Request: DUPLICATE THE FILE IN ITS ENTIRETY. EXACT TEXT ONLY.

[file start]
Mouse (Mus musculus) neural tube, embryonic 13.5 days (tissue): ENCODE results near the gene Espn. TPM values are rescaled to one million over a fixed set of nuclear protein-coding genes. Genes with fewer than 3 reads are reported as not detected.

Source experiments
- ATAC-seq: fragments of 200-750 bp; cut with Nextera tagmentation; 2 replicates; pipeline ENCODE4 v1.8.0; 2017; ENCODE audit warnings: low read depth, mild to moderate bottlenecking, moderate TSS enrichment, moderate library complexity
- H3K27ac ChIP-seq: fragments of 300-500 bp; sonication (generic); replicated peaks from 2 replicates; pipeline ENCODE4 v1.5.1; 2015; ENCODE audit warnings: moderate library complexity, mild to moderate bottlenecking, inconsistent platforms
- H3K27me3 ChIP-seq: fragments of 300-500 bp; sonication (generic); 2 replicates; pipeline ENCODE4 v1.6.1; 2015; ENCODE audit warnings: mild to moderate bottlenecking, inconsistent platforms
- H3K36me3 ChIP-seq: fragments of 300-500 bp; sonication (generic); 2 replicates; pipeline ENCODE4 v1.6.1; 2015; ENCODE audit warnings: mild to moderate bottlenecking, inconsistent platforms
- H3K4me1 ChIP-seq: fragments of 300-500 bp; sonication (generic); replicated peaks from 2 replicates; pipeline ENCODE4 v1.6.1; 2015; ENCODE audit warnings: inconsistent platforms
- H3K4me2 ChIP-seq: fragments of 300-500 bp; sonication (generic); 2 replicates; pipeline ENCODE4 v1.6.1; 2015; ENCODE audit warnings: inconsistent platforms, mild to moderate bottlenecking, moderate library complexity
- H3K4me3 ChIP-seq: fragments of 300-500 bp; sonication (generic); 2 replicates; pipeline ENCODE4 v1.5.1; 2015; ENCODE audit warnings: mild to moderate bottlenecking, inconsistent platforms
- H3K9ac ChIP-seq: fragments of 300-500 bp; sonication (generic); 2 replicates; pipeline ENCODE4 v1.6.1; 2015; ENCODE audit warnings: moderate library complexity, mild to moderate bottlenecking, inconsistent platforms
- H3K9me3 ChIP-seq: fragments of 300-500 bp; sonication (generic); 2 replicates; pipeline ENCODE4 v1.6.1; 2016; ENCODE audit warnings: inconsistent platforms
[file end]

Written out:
Mouse (Mus musculus) neural tube, embryonic 13.5 days (tissue): ENCODE results near the gene Espn. TPM values are rescaled to one million over a fixed set of nuclear protein-coding genes. Genes with fewer than 3 reads are reported as not detected.

Source experiments
- ATAC-seq: fragments of 200-750 bp; cut with Nextera tagmentation; 2 replicates; pipeline ENCODE4 v1.8.0; 2017; ENCODE audit warnings: low read depth, mild to moderate bottlenecking, moderate TSS enrichment, moderate library complexity
- H3K27ac ChIP-seq: fragments of 300-500 bp; sonication (generic); replicated peaks from 2 replicates; pipeline ENCODE4 v1.5.1; 2015; ENCODE audit warnings: moderate library complexity, mild to moderate bottlenecking, inconsistent platforms
- H3K27me3 ChIP-seq: fragments of 300-500 bp; sonication (generic); 2 replicates; pipeline ENCODE4 v1.6.1; 2015; ENCODE audit warnings: mild to moderate bottlenecking, inconsistent platforms
- H3K36me3 ChIP-seq: fragments of 300-500 bp; sonication (generic); 2 replicates; pipeline ENCODE4 v1.6.1; 2015; ENCODE audit warnings: mild to moderate bottlenecking, inconsistent platforms
- H3K4me1 ChIP-seq: fragments of 300-500 bp; sonication (generic); replicated peaks from 2 replicates; pipeline ENCODE4 v1.6.1; 2015; ENCODE audit warnings: inconsistent platforms
- H3K4me2 ChIP-seq: fragments of 300-500 bp; sonication (generic); 2 replicates; pipeline ENCODE4 v1.6.1; 2015; ENCODE audit warnings: inconsistent platforms, mild to moderate bottlenecking, moderate library complexity
- H3K4me3 ChIP-seq: fragments of 300-500 bp; sonication (generic); 2 replicates; pipeline ENCODE4 v1.5.1; 2015; ENCODE audit warnings: mild to moderate bottlenecking, inconsistent platforms
- H3K9ac ChIP-seq: fragments of 300-500 bp; sonication (generic); 2 replicates; pipeline ENCODE4 v1.6.1; 2015; ENCODE audit warnings: moderate library complexity, mild to moderate bottlenecking, inconsistent platforms
- H3K9me3 ChIP-seq: fragments of 300-500 bp; sonication (generic); 2 replicates; pipeline ENCODE4 v1.6.1; 2016; ENCODE audit warnings: inconsistent platforms